1.1 Defining the Terms
For those readers with little or no knowledge of medical terms, the following will help when reading the article.
- Piriform (Pyriform): Having the form of a pear.
- Gluteal: Of or relating to the gluteus muscles.
- Gluteus: Any of the large muscles of the buttocks.
- Superficial Muscle: In anatomy, on the surface or shallow – as opposed to deep.
- Deep Muscle: In anatomy, away from the surface or further into the body – as opposed to superficial.
- Gluteus Maximus: Is a superficial muscle of the hip that forms most of the flesh of the buttock, and is the largest muscle of the gluteus muscle group – the other two being the gluteus medius and gluteus minimus.
- Sciatic Nerve: Is the largest nerve in the body. It splits to common fibular and tibial nerves.
- Sciatica: Pain along the course of a sciatic nerve especially in the back of the thigh.
- Sacroiliac Joint: The sacroiliac joints are weight-bearing, compound joints consisting of an anterior synovial joint between the auricular surfaces of the sacrum and ilium and a posterior syndesmosis between the tuberosities of the same bones.
- Lumber Disc Herniation: A common cause of lower back and leg pain is a lumbar ruptured disc or herniated disc. Symptoms of a herniated disc may include dull or sharp pain, muscle spasm or cramping, sciatica, and leg weakness or loss of leg function. Sneezing, coughing, or bending usually intensify the pain.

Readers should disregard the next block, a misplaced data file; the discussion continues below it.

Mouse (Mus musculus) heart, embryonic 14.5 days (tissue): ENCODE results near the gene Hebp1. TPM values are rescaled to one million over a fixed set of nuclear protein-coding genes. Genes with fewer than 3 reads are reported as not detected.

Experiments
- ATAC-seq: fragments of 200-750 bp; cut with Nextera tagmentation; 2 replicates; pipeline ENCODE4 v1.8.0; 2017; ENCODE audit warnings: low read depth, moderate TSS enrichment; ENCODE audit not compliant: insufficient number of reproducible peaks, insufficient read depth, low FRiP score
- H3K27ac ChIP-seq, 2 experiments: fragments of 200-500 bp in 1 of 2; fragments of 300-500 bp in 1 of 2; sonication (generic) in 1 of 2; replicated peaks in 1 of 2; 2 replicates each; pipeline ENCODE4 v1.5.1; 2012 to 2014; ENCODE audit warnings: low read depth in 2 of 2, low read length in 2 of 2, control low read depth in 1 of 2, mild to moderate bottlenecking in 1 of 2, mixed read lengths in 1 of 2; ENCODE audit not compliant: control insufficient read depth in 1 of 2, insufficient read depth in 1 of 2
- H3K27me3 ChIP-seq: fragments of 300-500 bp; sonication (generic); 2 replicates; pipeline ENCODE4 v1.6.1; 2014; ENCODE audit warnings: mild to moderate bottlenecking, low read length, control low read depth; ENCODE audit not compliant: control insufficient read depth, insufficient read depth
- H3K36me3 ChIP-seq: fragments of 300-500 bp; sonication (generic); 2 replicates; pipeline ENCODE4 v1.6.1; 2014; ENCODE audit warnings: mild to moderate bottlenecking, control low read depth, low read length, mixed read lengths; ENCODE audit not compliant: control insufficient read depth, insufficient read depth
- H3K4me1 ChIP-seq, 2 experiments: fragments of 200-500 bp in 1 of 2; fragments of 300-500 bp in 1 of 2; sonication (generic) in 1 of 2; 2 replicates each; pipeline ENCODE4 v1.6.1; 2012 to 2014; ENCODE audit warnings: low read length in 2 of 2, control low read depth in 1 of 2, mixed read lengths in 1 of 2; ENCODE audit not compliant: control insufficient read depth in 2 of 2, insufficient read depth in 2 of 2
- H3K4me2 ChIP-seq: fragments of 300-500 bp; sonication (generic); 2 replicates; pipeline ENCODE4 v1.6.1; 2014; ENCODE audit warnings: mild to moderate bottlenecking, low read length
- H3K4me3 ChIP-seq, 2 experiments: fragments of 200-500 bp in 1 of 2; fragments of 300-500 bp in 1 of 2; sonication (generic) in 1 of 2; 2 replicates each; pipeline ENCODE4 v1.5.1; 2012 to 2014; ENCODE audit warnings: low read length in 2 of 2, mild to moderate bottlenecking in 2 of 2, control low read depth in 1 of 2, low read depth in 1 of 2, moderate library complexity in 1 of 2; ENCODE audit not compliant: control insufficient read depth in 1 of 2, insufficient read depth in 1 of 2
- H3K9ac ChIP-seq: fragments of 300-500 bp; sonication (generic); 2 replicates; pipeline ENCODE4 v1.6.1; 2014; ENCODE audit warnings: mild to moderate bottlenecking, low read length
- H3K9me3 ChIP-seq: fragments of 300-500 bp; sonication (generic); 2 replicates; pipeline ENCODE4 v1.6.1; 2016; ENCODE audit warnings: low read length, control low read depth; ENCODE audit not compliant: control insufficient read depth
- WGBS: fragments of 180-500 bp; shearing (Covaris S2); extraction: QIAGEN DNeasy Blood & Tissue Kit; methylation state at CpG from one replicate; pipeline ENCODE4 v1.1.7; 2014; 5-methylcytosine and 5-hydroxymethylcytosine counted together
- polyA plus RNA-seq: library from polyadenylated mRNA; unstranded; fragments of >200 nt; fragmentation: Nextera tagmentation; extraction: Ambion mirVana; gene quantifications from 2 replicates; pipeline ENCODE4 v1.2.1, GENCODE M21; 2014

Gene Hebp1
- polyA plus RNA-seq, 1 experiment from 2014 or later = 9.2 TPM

- Sacroiliac Joint Dysfunction: An asymmetry in the sagittal plane between the two halves of the pelvis (ilia or innominate bones).
- Spasm: A sudden involuntary muscular contraction or convulsive movement.
- Gluteal Fold: The gluteal sulcus (also known as the gluteal fold, fold of the buttock or horizontal gluteal crease) is an area of the body of humans and great apes, described by a horizontal crease formed by the inferior aspect of the buttocks and the posterior upper thigh.
- Neuropathy: Damage, disease, or dysfunction of one or more nerves especially of the peripheral nervous system that is typically marked by burning or shooting pain, numbness, tingling, or muscle weakness or atrophy, is often degenerative, and is usually caused by injury, infection, disease, drugs, toxins, or vitamin deficiency.
- Peripheral nervous system (PNS): The part of the nervous system that is outside the central nervous system and comprises the cranial nerves excepting the optic nerve, the spinal nerves, and the autonomic nervous system.
- Central nervous system (CNS): the part of the nervous system which (in vertebrates) consists of the brain and spinal cord, to which sensory impulses are transmitted and from which motor impulses pass out, and which coordinates the activity of the entire nervous system.